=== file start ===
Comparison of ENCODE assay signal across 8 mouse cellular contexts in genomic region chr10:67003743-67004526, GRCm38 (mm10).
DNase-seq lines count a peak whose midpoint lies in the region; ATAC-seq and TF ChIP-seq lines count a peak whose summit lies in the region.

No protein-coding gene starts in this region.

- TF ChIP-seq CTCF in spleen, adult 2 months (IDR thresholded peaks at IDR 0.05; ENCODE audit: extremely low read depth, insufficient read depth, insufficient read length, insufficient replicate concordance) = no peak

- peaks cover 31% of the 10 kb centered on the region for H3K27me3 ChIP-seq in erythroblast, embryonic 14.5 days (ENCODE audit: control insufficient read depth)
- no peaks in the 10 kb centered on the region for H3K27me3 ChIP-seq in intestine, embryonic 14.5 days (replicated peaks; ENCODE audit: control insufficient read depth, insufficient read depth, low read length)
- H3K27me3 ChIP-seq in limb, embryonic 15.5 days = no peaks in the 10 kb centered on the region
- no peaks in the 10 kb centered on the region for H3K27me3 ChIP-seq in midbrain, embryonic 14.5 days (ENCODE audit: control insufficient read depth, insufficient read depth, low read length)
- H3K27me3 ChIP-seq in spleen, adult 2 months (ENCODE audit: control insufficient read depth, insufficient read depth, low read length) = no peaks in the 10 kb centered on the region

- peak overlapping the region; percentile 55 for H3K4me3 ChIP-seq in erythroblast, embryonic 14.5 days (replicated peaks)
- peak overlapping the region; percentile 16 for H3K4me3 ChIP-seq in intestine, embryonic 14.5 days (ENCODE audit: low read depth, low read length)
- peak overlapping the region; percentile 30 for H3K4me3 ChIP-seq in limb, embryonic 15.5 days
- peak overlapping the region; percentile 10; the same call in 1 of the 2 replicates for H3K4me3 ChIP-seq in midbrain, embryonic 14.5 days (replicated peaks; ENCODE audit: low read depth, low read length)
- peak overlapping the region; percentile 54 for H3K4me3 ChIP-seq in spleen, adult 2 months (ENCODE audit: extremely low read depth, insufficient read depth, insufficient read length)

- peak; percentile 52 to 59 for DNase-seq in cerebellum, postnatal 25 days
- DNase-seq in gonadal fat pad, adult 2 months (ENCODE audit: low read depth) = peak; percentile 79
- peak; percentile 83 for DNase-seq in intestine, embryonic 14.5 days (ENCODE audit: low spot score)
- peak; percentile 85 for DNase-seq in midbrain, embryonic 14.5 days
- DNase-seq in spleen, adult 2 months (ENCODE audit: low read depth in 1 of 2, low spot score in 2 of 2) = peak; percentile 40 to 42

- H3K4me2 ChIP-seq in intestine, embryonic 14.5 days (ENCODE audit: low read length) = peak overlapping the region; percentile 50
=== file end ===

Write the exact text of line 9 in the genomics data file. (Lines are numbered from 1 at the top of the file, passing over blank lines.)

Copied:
- H3K27me3 ChIP-seq in spleen, adult 2 months (ENCODE audit: control insufficient read depth, insufficient read depth, low read length) = no peaks in the 10 kb centered on the region